… or pinchos morunos, as they’re known in Spain. These are tasty little skewers of meat marinated in a mixture of paprika, cumin, cayenne and thyme and they make a good but not overwhelming starter, or you can use them as part of a tapas-style meal.
I used lamb, but you can try pork or chicken. They take minutes to cook but it does help if you marinate the meat 12-18 hours in advance.
Serve them with blistered padron peppers (or rings of sweet pepper), and a quince allioli, which is a Catalan version of aioli or garlic mayonnaise, made without eggs but with the addition of fruit. If you don’t have quince, try a couple of eating apples like a Cox.
300g lamb shoulder, trimmed and cut into 1″/2.5 cm cubes
2 tbsp olive oil
1 tspn sweet paprika
1/2 tspn cayenne
1 tspn ground cumin
1 tspn dried thyme
Mix the marinade ingredients, drop in the cubes of meat and toss to coat thoroughly. Cover and refrigerate for up to 24 hours.
Thread the meat onto skewers – about four or five pieces per skewer (soak the skewers in advance if they’re wooden).
Heat the grill or barbecue to high and grill, turning often, until they’re well-browned but still juicy.
1 ripe quince
3-4 cloves of garlic, peeled
1/2 tspn salt
80-120 ml mild olive oil
Peel and core the quince and cut into small chunks. Place in a saucepan, barely covered with water, put on a lid and cook for around five minutes or until the quince is soft but not mushy. Drain and allow to cool. Make sure all the ingredients are at room temperature before you start making the allioli.
Put the peeled garlic into a pestle with the salt and crush until you have a smooth paste. Add the cooked quince and work it in with the pestle until it’s smooth again.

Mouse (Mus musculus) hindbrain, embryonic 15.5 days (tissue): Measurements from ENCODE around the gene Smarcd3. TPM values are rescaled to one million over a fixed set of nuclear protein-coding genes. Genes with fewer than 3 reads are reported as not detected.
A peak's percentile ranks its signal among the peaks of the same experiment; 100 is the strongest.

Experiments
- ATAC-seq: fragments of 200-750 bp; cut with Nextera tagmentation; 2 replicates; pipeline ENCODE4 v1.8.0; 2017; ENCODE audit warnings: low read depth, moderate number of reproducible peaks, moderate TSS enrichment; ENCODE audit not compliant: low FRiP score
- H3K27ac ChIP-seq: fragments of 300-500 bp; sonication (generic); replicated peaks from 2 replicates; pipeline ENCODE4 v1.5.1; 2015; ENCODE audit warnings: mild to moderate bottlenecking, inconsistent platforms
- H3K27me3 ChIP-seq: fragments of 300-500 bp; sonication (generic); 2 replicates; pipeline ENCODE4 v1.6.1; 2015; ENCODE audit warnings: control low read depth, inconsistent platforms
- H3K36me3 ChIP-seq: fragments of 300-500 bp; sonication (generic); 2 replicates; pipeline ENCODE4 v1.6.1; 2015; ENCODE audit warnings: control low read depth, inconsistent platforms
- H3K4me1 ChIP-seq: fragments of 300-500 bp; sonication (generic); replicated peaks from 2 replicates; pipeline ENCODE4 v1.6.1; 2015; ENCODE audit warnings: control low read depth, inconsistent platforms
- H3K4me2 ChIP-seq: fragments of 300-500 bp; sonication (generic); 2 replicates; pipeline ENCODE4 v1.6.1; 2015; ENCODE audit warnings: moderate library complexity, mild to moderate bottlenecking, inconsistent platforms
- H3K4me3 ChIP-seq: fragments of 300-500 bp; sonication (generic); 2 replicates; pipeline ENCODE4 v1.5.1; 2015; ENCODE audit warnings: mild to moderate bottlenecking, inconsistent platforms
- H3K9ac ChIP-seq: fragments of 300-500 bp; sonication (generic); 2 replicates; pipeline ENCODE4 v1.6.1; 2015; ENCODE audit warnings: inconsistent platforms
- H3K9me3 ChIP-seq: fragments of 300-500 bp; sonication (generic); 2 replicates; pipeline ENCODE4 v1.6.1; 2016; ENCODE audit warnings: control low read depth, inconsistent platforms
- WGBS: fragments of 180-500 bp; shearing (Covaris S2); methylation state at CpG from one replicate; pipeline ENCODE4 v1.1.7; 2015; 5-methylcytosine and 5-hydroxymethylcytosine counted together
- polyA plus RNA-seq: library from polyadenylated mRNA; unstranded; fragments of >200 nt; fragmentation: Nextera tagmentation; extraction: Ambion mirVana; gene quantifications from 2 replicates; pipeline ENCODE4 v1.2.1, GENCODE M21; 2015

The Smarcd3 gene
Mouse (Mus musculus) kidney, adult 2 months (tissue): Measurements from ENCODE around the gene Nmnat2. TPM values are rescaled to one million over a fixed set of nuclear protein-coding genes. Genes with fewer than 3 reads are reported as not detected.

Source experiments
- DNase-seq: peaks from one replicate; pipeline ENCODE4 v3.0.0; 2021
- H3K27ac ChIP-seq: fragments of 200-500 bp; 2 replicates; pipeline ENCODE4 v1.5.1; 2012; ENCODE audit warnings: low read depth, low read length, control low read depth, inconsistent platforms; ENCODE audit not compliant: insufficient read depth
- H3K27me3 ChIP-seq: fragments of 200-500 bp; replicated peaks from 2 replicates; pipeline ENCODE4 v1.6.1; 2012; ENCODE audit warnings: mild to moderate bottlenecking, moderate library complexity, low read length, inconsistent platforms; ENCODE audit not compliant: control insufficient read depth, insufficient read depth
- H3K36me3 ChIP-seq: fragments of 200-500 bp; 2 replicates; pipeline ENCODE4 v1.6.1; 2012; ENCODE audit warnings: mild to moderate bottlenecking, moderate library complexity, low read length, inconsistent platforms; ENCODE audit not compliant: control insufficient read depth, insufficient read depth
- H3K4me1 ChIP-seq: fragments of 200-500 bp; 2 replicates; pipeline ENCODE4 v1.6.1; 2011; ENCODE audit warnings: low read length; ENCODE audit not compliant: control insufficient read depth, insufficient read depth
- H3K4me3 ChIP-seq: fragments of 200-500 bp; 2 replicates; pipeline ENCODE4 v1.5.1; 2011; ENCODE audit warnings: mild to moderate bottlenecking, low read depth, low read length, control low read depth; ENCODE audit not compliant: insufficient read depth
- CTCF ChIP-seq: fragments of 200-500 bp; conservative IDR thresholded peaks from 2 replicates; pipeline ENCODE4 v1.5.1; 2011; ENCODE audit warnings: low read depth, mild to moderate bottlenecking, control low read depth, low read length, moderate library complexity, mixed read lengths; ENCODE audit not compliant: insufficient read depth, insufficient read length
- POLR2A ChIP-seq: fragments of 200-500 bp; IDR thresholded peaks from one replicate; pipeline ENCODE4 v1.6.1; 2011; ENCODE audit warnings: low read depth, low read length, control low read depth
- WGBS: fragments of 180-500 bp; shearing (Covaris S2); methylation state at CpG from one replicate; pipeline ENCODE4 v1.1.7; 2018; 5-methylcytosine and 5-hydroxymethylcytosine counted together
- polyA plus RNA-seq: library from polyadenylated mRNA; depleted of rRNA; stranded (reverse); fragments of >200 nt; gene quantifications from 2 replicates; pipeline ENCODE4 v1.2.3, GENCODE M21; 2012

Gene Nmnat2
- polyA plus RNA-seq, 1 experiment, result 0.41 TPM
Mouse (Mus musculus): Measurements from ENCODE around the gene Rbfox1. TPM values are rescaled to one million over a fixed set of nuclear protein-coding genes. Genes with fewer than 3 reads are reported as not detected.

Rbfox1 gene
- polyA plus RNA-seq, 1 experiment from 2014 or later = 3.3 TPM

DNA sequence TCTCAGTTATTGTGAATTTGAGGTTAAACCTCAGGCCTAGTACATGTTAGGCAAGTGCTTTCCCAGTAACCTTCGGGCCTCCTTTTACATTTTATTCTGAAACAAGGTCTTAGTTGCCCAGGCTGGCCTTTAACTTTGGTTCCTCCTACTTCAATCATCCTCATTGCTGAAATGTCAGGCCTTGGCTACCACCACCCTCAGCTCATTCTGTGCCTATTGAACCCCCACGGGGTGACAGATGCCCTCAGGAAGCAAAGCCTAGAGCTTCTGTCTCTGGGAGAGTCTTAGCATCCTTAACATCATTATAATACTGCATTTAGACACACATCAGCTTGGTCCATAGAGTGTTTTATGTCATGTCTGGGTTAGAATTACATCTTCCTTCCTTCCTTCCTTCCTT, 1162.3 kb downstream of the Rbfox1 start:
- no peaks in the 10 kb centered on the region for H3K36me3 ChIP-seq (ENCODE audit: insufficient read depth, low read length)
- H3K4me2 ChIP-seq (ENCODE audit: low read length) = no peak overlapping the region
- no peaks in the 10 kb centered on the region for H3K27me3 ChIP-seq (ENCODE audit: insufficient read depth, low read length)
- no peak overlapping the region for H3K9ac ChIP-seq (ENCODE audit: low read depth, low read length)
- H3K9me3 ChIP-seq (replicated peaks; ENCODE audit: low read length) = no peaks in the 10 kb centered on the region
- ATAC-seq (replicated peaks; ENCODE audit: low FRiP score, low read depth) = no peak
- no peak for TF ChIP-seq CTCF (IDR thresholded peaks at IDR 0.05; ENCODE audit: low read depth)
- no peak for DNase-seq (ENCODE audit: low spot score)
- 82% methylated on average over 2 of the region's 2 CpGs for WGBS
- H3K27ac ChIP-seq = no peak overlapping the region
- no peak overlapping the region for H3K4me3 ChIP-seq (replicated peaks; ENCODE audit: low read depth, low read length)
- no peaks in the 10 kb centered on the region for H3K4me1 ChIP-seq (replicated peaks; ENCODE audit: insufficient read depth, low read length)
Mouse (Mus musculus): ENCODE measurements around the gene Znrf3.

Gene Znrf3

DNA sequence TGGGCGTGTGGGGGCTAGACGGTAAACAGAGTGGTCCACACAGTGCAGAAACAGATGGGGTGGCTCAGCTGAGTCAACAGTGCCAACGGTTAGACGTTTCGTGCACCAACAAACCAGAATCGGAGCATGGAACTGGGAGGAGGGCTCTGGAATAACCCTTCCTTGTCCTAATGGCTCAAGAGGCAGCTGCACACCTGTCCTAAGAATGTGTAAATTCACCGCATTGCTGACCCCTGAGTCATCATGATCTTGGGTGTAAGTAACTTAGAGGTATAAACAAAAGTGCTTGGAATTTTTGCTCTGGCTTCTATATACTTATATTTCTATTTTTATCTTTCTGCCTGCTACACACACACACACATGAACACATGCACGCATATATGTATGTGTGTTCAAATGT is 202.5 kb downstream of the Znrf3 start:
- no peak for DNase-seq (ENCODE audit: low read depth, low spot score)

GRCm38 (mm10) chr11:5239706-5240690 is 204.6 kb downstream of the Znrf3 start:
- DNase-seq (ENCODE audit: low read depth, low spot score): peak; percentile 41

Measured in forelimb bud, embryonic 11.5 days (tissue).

Add the oil a drip at a time to begin with, mixing it in thoroughly. Continue adding oil until an emulsion forms. You may not need all of the oil: if you use too much, it can split.
Blistered Padron Peppers
Proper padron peppers are green and eating them is like playing Russian roulette – they’re usually mild in flavour but every now and then you’ll get one that’s fiery hot. I used a mild, fat red chilli but you can just as easily cut sweet peppers into rings and flash them in a frying pan.
1 or 2 padron peppers per person or 3 rings each of sweet pepper
Oil and salt
Heat a tablespoon of oil in a heavy frying pan until it’s smoking and cook the peppers, turning to make sure they’re evenly done, until they’re blistered and/or just charring on the edges. Sprinkle with salt and serve.
Very nice. We were in France a couple of weeks ago and we cooked a kilo of Padron peppers. There were none hot. It became like a game of Russian Roulette as we got further and further through the mound. But, no bullet.
I’m relieved to hear it. What would we do without you?
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